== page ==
The underlying principle of the PBMP is that space is perhaps the single most powerful metaphor for structuring (at least) archaeological information. In our project, it is the shape of the ancient city and its parceling into modern, Roman, and pre-Roman geographies (or more abstractly, geometries) that serves as scaffold for a valuable set of research information: the bibliography. Much, much more can be done with this structure and one day we hope to do it: attach images of frescos to walls, mosaics to floors, artifacts to rooms and buildings, and even stratigraphy to trenches. Someday.
What we can do today is a little less grand, but no less important. In 2012 the Grande Progetto di Pompei was initiated with the hope that an infusion of interest, support, and above all funding would forestall both the normal deterioration of the site and the catastrophic collapses that made headlines in Novemeber, 2010 (see the discussion of the collapse of the House of the Gladiators on Blogging Pompeii). Since then, the Grande Progetto has been the subject of intense interest and scrutiny.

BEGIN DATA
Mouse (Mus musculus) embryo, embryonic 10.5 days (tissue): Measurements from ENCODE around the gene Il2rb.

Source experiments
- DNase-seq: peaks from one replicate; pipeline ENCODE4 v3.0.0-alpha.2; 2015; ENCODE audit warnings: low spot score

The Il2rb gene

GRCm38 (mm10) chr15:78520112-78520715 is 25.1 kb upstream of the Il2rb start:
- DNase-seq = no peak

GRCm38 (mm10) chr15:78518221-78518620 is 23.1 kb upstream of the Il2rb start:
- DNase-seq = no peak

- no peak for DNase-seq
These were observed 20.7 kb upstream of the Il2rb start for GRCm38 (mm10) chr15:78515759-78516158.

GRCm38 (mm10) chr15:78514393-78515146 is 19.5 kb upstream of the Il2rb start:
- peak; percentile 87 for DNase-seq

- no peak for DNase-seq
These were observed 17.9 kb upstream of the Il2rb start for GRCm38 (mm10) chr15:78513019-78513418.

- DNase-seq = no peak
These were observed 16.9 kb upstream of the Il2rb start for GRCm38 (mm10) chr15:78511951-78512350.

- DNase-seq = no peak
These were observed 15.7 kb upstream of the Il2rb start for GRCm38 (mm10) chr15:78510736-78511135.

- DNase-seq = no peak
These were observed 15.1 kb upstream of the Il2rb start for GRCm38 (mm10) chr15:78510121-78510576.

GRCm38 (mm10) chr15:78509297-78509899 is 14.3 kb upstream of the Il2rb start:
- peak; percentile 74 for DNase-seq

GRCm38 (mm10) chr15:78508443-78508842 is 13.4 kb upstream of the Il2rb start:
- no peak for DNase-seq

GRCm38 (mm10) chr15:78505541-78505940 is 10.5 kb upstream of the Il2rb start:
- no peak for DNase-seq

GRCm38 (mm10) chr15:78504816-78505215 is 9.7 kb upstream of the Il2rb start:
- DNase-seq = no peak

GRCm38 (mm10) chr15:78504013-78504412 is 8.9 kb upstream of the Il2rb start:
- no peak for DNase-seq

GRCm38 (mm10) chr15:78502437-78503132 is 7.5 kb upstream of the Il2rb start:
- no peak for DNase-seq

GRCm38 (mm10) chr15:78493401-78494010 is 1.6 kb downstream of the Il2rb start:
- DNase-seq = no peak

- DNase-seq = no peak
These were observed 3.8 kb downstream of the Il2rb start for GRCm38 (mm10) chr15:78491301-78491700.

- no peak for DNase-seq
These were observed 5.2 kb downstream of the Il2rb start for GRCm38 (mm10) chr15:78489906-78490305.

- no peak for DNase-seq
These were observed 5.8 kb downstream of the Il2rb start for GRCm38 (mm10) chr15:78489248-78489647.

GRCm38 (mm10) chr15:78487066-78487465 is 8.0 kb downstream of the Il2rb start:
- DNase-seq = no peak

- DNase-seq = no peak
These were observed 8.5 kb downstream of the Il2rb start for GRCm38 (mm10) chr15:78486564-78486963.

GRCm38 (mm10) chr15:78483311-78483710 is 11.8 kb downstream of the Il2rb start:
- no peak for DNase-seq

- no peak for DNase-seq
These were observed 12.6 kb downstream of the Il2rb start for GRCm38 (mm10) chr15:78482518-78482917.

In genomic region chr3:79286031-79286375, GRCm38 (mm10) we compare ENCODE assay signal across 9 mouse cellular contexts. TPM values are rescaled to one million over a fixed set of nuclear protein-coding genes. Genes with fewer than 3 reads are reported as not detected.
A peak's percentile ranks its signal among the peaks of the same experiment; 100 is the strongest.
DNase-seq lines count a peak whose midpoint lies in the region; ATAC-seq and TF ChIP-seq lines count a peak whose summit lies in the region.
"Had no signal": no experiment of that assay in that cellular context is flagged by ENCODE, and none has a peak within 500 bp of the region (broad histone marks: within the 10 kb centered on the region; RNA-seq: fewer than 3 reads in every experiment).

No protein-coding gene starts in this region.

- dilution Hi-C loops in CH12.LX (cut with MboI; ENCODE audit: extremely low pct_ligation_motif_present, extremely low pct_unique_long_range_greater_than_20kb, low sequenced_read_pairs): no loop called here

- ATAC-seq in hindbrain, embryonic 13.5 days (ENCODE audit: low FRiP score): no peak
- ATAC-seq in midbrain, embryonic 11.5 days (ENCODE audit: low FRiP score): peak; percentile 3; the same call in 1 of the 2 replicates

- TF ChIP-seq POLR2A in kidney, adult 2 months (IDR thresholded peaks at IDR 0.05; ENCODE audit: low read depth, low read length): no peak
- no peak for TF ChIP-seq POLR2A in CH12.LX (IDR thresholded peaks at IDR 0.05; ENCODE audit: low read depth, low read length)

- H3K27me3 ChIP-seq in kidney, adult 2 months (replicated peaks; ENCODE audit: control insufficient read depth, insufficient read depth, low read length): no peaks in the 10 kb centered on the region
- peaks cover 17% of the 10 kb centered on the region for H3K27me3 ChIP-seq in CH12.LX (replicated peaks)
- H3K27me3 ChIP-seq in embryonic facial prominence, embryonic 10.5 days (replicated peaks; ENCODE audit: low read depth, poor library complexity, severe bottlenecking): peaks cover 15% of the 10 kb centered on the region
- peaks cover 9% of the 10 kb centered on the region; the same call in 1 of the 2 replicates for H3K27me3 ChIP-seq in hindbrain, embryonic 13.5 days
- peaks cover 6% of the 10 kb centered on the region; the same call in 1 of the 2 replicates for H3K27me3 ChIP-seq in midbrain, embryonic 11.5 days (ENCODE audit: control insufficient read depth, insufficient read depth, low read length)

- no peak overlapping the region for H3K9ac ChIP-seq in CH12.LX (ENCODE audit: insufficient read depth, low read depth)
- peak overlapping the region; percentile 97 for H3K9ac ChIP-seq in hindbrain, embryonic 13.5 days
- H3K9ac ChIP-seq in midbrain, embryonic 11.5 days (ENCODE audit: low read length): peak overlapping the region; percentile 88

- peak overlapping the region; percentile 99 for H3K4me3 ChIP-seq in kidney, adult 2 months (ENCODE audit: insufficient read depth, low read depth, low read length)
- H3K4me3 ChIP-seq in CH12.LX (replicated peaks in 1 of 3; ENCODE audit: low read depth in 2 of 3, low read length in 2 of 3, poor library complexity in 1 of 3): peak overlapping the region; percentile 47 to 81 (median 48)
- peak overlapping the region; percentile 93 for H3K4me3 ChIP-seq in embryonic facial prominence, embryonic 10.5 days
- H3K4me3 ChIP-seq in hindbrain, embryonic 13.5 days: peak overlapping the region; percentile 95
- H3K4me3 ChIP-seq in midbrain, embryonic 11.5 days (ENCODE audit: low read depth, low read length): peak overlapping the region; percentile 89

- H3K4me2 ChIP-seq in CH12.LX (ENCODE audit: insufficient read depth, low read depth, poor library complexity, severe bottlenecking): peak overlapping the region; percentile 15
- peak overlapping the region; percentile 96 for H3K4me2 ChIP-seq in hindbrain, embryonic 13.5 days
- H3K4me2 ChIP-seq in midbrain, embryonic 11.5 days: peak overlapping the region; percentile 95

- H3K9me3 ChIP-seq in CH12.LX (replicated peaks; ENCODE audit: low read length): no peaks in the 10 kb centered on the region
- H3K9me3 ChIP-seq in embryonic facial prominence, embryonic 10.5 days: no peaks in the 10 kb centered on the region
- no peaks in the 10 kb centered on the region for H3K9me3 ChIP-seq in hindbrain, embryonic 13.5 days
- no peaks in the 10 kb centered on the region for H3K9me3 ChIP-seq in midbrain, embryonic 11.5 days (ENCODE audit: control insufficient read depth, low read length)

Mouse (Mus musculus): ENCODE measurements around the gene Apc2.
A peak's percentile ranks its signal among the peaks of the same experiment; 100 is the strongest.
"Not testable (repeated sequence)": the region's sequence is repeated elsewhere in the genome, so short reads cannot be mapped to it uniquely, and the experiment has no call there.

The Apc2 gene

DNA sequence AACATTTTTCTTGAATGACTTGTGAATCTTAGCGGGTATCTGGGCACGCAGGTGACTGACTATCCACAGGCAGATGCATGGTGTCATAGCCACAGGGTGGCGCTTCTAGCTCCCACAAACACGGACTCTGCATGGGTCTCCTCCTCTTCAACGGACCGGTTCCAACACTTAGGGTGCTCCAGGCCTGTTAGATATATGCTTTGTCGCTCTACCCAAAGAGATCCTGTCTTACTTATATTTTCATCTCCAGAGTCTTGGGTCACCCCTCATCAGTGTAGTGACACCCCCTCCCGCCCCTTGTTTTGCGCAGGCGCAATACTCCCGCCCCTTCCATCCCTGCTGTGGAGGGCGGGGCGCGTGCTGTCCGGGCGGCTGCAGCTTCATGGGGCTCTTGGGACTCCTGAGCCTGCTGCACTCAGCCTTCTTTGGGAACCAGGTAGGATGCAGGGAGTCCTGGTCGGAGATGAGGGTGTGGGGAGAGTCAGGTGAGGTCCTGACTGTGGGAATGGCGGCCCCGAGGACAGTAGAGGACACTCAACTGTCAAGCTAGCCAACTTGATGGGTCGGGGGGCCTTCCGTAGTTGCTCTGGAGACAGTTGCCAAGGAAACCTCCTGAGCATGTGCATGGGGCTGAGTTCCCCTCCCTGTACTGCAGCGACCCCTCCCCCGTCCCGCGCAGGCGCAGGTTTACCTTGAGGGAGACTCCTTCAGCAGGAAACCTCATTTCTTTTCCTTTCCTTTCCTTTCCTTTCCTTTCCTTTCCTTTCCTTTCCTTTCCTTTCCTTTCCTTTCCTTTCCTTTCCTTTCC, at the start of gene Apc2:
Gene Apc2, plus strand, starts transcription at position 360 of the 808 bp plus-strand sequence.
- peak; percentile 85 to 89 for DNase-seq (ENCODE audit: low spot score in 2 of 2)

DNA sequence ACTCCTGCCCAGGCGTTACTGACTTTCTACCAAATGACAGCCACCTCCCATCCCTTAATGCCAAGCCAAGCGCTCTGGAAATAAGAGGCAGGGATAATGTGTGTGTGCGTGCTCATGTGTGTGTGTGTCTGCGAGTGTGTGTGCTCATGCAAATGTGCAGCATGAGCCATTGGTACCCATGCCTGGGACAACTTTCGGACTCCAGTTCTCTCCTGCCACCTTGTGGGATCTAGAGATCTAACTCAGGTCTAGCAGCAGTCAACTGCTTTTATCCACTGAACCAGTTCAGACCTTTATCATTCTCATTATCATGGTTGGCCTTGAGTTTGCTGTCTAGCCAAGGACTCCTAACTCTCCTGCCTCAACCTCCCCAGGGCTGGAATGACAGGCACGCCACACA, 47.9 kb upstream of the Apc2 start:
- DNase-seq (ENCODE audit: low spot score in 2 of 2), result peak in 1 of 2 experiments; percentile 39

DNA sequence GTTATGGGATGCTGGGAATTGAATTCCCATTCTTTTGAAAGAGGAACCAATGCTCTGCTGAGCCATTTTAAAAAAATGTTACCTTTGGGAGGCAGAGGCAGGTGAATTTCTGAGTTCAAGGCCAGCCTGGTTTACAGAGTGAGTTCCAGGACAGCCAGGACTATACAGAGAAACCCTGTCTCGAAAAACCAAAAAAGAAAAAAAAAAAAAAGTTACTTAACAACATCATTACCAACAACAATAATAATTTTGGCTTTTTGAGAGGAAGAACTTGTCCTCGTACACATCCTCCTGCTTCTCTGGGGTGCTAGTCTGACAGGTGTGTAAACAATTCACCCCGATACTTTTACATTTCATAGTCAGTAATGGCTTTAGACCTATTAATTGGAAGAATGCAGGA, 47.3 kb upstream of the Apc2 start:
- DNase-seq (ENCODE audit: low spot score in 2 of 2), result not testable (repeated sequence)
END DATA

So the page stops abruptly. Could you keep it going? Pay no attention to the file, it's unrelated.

In response to that interest and scrutiny, the Soprintendenza archeologico di Pompei (SAP) has created a web interface to the information about the work and progress of the Grande Progetto. The portale della trasparenza offers the public a glimpse into not only the variety of work that is being done to preserve Pompeii, but also how much is being spent and by and to whom. It is a spectacular step forward, though some have reasonably wanted still more (the OpenPompei group, for example, has asked for improved data structures).
The SAP had already done the hard work of getting these data together, but we realized that the PBMP could help more easily represent where the money was going, in both the figurative and literal senses. The map below shows the 13 major divisions of the Grande Projetto and clicking on each will return the information served by the SAP, translated into English. That is not to say that it is translated into common English, as the bureaucratic conventions of any culture will confound the average reader. Still, for the purpose of completeness, all data are preserved.
We at the PBMP make no claims to the value or the virtue of decision making reflected in these data. They are as they are, and we thought we might help interested people know more. That is all. If we have goal, it is to foster discussion. Therefore, comments, corrections, additions, suggestions and poignant civil discussion are all welcome in the comment section below.